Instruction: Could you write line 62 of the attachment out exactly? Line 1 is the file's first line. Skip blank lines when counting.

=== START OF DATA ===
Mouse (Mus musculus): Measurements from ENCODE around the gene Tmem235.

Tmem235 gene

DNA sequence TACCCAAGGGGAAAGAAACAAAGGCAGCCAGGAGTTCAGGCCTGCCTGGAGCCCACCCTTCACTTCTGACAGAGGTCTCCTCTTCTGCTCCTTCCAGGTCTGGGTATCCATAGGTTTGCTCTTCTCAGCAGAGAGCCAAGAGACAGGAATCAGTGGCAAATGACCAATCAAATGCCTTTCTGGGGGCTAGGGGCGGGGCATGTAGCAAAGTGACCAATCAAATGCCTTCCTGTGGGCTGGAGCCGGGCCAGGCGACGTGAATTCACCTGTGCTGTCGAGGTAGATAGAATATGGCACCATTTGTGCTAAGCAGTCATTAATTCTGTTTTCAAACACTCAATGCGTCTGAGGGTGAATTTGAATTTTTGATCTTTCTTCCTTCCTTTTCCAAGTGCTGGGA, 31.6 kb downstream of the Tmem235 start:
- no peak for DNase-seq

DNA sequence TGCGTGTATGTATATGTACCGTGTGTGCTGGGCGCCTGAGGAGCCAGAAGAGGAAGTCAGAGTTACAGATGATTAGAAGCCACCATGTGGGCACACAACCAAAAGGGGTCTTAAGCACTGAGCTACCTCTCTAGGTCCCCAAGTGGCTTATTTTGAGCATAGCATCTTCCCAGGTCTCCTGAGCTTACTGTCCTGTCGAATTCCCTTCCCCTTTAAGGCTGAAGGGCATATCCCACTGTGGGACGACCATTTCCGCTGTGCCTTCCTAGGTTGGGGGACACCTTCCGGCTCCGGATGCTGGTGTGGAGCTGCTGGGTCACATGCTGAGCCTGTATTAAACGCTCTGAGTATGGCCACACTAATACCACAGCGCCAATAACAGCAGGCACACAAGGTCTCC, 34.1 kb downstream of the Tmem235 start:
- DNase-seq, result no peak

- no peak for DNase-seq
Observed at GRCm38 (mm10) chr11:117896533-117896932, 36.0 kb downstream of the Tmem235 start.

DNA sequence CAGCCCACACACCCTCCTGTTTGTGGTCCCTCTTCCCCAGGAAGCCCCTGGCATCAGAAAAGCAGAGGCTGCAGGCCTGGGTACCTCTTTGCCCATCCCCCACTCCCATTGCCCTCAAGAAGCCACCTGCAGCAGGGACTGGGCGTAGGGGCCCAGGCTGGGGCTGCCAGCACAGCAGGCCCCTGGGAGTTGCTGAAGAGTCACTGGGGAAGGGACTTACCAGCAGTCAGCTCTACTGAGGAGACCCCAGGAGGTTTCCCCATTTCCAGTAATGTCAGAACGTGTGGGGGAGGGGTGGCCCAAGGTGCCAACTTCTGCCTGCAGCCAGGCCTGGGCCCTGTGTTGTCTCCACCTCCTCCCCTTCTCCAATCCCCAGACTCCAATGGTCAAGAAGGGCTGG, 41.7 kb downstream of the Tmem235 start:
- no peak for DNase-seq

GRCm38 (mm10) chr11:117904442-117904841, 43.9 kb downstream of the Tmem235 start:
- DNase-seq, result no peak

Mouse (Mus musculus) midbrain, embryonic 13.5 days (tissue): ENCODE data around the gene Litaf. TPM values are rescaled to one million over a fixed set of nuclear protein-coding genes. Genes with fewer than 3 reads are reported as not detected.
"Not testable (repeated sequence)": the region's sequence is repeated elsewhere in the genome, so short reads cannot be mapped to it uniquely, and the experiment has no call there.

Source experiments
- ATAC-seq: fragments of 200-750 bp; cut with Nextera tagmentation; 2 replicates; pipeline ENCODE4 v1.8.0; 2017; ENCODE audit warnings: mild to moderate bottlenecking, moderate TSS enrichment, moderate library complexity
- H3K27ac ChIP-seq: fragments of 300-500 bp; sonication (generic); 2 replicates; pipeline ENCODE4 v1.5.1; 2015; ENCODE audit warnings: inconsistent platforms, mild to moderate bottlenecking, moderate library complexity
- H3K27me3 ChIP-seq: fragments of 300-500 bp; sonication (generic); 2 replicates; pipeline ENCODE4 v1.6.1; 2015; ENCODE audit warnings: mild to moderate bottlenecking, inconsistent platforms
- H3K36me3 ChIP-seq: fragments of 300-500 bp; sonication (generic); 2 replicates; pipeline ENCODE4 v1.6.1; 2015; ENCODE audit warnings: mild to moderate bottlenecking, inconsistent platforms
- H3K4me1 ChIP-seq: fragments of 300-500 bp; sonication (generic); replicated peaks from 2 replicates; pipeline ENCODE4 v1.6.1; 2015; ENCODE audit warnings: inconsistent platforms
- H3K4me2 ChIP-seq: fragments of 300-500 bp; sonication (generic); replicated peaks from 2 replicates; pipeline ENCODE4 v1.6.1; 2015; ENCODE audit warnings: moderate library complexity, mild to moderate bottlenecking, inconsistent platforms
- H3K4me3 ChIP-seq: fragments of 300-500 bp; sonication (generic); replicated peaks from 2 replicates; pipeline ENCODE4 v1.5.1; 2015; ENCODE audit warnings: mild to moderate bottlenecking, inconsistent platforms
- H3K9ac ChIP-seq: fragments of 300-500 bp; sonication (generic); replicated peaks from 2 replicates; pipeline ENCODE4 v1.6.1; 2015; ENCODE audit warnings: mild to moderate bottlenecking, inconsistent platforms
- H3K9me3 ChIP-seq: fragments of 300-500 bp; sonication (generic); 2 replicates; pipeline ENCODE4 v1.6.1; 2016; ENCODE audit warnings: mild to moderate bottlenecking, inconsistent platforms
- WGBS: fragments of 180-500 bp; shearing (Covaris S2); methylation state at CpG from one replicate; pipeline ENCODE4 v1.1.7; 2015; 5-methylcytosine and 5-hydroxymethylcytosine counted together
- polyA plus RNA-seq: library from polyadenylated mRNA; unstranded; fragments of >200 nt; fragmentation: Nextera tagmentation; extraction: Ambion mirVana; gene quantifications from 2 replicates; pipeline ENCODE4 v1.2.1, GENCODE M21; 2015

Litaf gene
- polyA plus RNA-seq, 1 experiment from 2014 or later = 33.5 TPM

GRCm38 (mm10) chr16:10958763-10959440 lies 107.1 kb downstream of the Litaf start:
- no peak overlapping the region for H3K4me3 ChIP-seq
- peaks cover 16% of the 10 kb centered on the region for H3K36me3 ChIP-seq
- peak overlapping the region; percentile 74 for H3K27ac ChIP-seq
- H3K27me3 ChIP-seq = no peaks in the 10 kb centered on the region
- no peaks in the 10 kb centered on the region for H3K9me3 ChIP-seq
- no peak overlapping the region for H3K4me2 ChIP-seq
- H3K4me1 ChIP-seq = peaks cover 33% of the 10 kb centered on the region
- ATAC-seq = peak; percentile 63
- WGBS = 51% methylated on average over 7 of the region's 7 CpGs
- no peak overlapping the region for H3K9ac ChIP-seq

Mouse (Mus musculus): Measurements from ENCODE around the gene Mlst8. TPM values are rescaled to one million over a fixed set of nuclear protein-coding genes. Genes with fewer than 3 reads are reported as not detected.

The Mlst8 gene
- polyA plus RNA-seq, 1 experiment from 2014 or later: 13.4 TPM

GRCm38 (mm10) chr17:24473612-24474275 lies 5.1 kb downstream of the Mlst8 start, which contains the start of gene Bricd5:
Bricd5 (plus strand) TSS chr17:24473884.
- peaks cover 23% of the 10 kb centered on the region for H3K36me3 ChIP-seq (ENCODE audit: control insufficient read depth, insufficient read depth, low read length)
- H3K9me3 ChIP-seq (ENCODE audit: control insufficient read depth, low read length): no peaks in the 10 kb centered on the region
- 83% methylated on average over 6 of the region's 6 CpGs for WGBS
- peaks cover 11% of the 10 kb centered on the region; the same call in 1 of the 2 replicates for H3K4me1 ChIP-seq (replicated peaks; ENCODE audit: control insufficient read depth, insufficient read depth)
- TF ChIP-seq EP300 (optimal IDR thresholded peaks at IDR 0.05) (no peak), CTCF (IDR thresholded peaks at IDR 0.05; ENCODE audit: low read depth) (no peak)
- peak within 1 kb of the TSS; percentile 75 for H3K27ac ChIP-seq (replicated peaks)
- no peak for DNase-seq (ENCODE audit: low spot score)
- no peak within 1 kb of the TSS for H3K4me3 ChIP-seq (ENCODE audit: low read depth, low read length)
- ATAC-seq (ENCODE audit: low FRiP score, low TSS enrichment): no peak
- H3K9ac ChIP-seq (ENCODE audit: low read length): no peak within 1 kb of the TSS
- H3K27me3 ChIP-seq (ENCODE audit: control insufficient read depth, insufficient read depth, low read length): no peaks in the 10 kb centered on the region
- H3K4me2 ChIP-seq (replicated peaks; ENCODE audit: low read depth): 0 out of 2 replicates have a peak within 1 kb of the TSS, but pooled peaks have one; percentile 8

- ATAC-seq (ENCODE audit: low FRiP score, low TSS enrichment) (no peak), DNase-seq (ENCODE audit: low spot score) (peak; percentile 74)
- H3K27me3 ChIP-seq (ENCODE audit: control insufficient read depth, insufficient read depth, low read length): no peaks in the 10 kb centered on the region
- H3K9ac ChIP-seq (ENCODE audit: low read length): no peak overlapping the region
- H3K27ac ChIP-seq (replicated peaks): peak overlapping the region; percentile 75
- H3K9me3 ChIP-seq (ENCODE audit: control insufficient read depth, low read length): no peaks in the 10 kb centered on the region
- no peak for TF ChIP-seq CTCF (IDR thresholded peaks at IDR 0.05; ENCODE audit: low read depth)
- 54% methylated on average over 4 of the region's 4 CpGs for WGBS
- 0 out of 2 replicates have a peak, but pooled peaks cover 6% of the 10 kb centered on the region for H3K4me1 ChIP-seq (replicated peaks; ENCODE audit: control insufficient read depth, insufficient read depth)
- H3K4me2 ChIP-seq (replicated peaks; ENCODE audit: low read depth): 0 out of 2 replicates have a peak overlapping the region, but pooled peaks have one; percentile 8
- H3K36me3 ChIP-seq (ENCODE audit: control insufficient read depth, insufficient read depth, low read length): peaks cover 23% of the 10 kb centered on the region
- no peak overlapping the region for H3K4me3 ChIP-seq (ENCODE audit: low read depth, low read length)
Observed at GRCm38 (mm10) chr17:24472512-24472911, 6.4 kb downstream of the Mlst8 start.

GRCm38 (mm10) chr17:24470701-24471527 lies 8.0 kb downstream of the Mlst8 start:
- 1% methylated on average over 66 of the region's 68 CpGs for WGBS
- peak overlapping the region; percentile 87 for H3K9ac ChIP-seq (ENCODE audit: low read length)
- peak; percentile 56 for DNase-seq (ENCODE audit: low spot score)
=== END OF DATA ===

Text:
- no peak for TF ChIP-seq CTCF (IDR thresholded peaks at IDR 0.05; ENCODE audit: low read depth)